Energy poverty indicators: Conceptual issues. Part I: The ten-percent-rule and double median/mean indicator s, Rudolf Schuessler, ZEW Discussion Papers, No. 14-037, May 2014, 23 p.
This paper discusses existing approaches to measuring energy poverty and formulates propositions to ameliorate them.
Fuel Poverty Measurement in Europe: A rapid review of existing knowledge and approaches , study conducted for eaga Charitable Trust, Harriet Thomson, October 2013, 47 p.
This review outlines the range of approaches used to measure fuel poverty across Europe, and discusses the possibility to transfer them to different contexts. It also points out the definitional issues and terminological disparities at the European level.
Energy poverty alleviation and climate change mitigation: Is there a trade off? , Shoibal Chakravarty, Massimo Tavoni, FEEM, 2013, 17 p.
This paper proposes a model to quantify the number and global distribution of the energy poor, based on data and methodologies developed to study income distribution. It could be used for quantifying and mapping global imbalances.
Definitions of fuel poverty: Implications for policy , Richard Moore, in: Energy policy , January 2012, 8 p.
According to this paper the definition of fuel poverty is important in policy formulation to determine the scale and nature of the problem, and to target a strategy and monitoring progress.
Fuel poverty: Perspectives from the front line , Lenny Koh [et al.], Centre for Energy Environment and Sustainability, University of Sheffield, August 2012, 28 p.
This report overviews the history of the term of ‘fuel poverty’, its measurement and the implications for policy. It discusses different approaches and adds a new one, inclusive, stakeholder approach, which is required to understand successfully the fuel poverty. Finally, the report explains the future research directions to be explored as a result of this review.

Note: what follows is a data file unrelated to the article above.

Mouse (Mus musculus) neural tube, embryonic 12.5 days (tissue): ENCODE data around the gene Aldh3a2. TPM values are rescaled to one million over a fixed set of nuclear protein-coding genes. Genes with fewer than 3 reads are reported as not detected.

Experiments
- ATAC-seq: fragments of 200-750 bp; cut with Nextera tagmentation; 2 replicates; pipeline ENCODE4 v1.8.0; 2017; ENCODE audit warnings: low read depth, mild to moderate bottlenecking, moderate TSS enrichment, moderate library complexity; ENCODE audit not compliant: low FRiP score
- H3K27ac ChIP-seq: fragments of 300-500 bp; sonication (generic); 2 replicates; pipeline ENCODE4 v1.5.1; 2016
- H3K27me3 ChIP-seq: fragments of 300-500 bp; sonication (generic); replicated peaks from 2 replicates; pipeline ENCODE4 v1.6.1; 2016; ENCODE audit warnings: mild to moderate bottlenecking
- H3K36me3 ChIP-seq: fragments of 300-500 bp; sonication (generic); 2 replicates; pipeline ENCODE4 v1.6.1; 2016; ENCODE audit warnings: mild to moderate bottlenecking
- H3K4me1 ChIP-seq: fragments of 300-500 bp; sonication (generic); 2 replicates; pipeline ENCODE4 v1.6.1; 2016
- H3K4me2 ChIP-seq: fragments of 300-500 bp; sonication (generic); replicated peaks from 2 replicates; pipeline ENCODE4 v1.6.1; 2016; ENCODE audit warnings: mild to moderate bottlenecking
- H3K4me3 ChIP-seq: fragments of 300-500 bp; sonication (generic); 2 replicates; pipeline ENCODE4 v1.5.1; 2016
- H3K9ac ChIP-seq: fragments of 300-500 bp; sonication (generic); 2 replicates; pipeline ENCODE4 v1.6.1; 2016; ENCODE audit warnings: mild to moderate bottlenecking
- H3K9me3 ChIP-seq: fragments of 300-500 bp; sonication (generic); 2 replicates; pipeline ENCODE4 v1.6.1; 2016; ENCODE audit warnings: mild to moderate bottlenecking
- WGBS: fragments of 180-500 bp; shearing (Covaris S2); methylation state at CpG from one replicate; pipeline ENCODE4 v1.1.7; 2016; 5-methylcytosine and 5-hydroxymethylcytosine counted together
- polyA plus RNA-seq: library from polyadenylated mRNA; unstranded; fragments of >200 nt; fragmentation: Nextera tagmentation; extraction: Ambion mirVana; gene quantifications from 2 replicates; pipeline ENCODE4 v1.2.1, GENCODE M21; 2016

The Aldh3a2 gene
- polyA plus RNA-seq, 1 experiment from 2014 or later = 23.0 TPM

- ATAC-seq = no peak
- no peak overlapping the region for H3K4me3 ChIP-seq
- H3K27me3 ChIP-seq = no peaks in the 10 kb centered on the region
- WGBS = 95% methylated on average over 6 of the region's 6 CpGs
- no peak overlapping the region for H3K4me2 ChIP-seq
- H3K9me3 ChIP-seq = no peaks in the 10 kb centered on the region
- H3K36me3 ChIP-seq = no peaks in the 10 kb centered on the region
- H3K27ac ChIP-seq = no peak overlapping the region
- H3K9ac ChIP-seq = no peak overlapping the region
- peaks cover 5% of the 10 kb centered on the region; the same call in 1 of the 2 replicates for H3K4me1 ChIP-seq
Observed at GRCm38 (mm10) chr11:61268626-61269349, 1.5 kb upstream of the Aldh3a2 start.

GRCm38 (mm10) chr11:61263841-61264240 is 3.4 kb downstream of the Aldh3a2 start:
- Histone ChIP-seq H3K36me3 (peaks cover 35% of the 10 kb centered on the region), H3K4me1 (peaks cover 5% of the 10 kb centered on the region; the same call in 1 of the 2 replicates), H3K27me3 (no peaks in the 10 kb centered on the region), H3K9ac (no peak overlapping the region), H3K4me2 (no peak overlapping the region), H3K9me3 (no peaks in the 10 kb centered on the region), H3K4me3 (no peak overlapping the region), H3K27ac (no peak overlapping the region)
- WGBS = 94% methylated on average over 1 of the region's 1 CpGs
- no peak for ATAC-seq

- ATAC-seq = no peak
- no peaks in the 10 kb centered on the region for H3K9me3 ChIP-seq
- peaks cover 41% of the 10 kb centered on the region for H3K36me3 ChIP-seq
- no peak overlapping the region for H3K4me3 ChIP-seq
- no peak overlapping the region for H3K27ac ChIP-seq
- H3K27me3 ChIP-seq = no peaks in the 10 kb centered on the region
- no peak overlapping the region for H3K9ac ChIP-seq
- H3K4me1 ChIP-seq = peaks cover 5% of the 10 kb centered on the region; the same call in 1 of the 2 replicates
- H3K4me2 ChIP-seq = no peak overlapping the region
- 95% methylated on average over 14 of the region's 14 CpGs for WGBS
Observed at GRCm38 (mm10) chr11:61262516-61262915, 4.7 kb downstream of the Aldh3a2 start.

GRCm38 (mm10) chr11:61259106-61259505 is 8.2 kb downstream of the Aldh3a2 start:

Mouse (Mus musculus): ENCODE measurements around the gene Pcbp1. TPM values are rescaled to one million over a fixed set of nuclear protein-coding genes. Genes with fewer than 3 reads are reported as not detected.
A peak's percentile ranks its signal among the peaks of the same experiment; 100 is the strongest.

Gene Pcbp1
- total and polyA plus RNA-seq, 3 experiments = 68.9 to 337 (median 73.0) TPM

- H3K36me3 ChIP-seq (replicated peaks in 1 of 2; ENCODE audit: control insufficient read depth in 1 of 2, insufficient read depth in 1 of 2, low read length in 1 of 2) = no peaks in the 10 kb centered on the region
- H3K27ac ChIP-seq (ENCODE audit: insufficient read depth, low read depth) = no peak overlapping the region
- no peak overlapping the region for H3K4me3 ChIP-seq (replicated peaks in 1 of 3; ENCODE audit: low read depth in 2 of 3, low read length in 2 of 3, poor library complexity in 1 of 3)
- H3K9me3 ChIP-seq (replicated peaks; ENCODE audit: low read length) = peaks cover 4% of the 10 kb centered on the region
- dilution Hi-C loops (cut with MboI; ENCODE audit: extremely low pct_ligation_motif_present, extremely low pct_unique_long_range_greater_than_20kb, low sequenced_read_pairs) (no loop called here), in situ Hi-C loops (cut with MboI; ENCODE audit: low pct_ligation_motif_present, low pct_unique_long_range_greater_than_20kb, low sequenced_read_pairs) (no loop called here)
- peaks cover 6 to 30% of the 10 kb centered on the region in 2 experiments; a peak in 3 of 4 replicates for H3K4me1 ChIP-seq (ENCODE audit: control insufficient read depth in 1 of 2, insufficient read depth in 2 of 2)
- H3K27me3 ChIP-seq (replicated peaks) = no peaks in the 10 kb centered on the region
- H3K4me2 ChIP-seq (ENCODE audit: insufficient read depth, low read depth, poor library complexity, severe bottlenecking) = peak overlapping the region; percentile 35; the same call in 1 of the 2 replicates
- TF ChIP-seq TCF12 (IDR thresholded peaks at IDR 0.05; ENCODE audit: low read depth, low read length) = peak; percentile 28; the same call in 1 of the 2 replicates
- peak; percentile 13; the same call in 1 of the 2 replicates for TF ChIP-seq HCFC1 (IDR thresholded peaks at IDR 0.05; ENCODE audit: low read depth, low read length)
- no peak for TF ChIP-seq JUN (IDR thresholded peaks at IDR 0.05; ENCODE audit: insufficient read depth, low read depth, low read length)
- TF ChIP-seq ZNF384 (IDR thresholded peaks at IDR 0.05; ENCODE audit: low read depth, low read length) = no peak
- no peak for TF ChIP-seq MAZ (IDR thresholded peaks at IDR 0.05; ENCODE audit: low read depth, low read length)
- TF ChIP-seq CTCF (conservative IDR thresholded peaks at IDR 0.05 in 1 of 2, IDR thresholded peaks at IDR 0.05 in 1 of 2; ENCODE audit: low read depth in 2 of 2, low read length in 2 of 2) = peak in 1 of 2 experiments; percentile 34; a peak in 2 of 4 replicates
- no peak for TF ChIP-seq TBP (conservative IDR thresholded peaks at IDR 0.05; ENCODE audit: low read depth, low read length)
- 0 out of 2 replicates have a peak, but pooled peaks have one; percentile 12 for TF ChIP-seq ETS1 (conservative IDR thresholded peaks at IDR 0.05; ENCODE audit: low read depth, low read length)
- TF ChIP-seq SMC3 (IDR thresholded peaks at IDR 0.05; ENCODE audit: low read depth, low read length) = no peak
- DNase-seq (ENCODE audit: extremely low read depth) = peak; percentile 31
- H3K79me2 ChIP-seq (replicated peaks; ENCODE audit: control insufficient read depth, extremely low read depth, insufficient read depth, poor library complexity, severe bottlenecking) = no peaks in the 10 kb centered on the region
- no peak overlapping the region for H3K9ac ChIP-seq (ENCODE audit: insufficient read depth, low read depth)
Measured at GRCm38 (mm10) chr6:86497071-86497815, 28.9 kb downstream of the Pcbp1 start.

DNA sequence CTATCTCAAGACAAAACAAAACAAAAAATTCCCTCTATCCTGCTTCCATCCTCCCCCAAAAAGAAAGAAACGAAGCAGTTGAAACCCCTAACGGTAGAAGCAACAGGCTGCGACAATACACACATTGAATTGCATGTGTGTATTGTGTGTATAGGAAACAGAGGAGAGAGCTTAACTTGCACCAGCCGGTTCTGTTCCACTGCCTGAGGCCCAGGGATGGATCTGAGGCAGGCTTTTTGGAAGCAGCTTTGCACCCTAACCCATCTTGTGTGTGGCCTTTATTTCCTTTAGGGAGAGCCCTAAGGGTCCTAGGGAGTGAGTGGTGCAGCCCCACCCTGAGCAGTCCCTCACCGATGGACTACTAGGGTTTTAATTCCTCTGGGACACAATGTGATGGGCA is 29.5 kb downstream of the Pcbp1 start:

Getting the measure of fuel poverty: Final report of the Fuel Poverty Review, John Hills, Department for Energy and Climate Change (UK), March 2012, 237 p.
This report concludes that the ‘fuel poverty’ constitutes a distinct and serious problem which needs a relevant strategy. It assesses its causes and impacts and proposes an alternative approach to measurement.
Statistics on Income and Living Conditions (SILC):
– Inability to keep home adequately warm
‘Keeping home adequately warm’ is one of the nine deprivation items agreed by EU to measure economic strain, and consequently material deprivation (MD). It calculates the percentage of persons in the total population and in the relevant household type and income group breakdowns who are in the state of enforced inability to keep home adequately warm.
– Share of total population living in a dwelling with a leaking roof, damp walls, floors or foundation, or rot in window frames of floor
– Arrears on utility bills
Fuel poverty measurement in Europe , EU fuel poverty network, 2014
This post discusses the availability and quality of existing data for measuring fuel poverty at the EU-level, as well as the key outcomes of a pilot survey. Data from 2010 and 2011 shows that across the EU as a whole, nearly 10% of the population are unable to keep their home adequately warm, almost 16% live in homes that are damp, rotting or leaking, and around 9% are behind on payments for utility bills.
Annual Fuel Poverty Statistics Report , DECC (UK), 2015
The aim of this publication is to provide a comprehensive view of the latest statistical trends and analysis of fuel poverty in England. Fuel poverty in England is measured using the Low Income High Costs indicator.